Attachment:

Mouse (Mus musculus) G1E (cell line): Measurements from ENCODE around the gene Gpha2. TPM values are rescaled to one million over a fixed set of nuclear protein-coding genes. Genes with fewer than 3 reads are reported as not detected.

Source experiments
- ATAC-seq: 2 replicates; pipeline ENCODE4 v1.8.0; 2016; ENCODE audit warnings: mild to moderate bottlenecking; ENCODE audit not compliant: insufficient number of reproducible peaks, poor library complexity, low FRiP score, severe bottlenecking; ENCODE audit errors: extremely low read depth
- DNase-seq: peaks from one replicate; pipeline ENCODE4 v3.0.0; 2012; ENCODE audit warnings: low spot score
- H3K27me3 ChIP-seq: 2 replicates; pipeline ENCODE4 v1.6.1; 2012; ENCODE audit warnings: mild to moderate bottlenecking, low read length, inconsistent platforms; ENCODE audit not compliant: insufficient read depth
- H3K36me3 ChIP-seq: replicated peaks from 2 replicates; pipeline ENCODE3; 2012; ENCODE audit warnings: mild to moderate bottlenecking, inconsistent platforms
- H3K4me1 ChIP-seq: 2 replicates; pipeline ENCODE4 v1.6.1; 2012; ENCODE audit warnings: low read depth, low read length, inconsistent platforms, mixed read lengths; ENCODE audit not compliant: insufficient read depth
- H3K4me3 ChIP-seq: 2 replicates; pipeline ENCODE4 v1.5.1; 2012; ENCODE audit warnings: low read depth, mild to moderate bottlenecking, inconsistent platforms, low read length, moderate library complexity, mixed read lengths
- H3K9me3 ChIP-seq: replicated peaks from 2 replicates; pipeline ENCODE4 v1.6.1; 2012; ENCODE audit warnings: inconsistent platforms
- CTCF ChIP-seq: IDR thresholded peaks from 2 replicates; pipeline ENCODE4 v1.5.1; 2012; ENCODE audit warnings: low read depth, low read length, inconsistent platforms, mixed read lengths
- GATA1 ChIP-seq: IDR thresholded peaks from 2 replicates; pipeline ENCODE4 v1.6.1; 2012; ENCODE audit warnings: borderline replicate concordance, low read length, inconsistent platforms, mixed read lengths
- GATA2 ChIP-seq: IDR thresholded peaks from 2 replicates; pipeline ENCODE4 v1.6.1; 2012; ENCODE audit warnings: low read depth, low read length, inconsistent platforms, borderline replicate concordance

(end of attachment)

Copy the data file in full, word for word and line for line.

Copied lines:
Mouse (Mus musculus) G1E (cell line): Measurements from ENCODE around the gene Gpha2. TPM values are rescaled to one million over a fixed set of nuclear protein-coding genes. Genes with fewer than 3 reads are reported as not detected.

Source experiments
- ATAC-seq: 2 replicates; pipeline ENCODE4 v1.8.0; 2016; ENCODE audit warnings: mild to moderate bottlenecking; ENCODE audit not compliant: insufficient number of reproducible peaks, poor library complexity, low FRiP score, severe bottlenecking; ENCODE audit errors: extremely low read depth
- DNase-seq: peaks from one replicate; pipeline ENCODE4 v3.0.0; 2012; ENCODE audit warnings: low spot score
- H3K27me3 ChIP-seq: 2 replicates; pipeline ENCODE4 v1.6.1; 2012; ENCODE audit warnings: mild to moderate bottlenecking, low read length, inconsistent platforms; ENCODE audit not compliant: insufficient read depth
- H3K36me3 ChIP-seq: replicated peaks from 2 replicates; pipeline ENCODE3; 2012; ENCODE audit warnings: mild to moderate bottlenecking, inconsistent platforms
- H3K4me1 ChIP-seq: 2 replicates; pipeline ENCODE4 v1.6.1; 2012; ENCODE audit warnings: low read depth, low read length, inconsistent platforms, mixed read lengths; ENCODE audit not compliant: insufficient read depth
- H3K4me3 ChIP-seq: 2 replicates; pipeline ENCODE4 v1.5.1; 2012; ENCODE audit warnings: low read depth, mild to moderate bottlenecking, inconsistent platforms, low read length, moderate library complexity, mixed read lengths
- H3K9me3 ChIP-seq: replicated peaks from 2 replicates; pipeline ENCODE4 v1.6.1; 2012; ENCODE audit warnings: inconsistent platforms
- CTCF ChIP-seq: IDR thresholded peaks from 2 replicates; pipeline ENCODE4 v1.5.1; 2012; ENCODE audit warnings: low read depth, low read length, inconsistent platforms, mixed read lengths
- GATA1 ChIP-seq: IDR thresholded peaks from 2 replicates; pipeline ENCODE4 v1.6.1; 2012; ENCODE audit warnings: borderline replicate concordance, low read length, inconsistent platforms, mixed read lengths
- GATA2 ChIP-seq: IDR thresholded peaks from 2 replicates; pipeline ENCODE4 v1.6.1; 2012; ENCODE audit warnings: low read depth, low read length, inconsistent platforms, borderline replicate concordance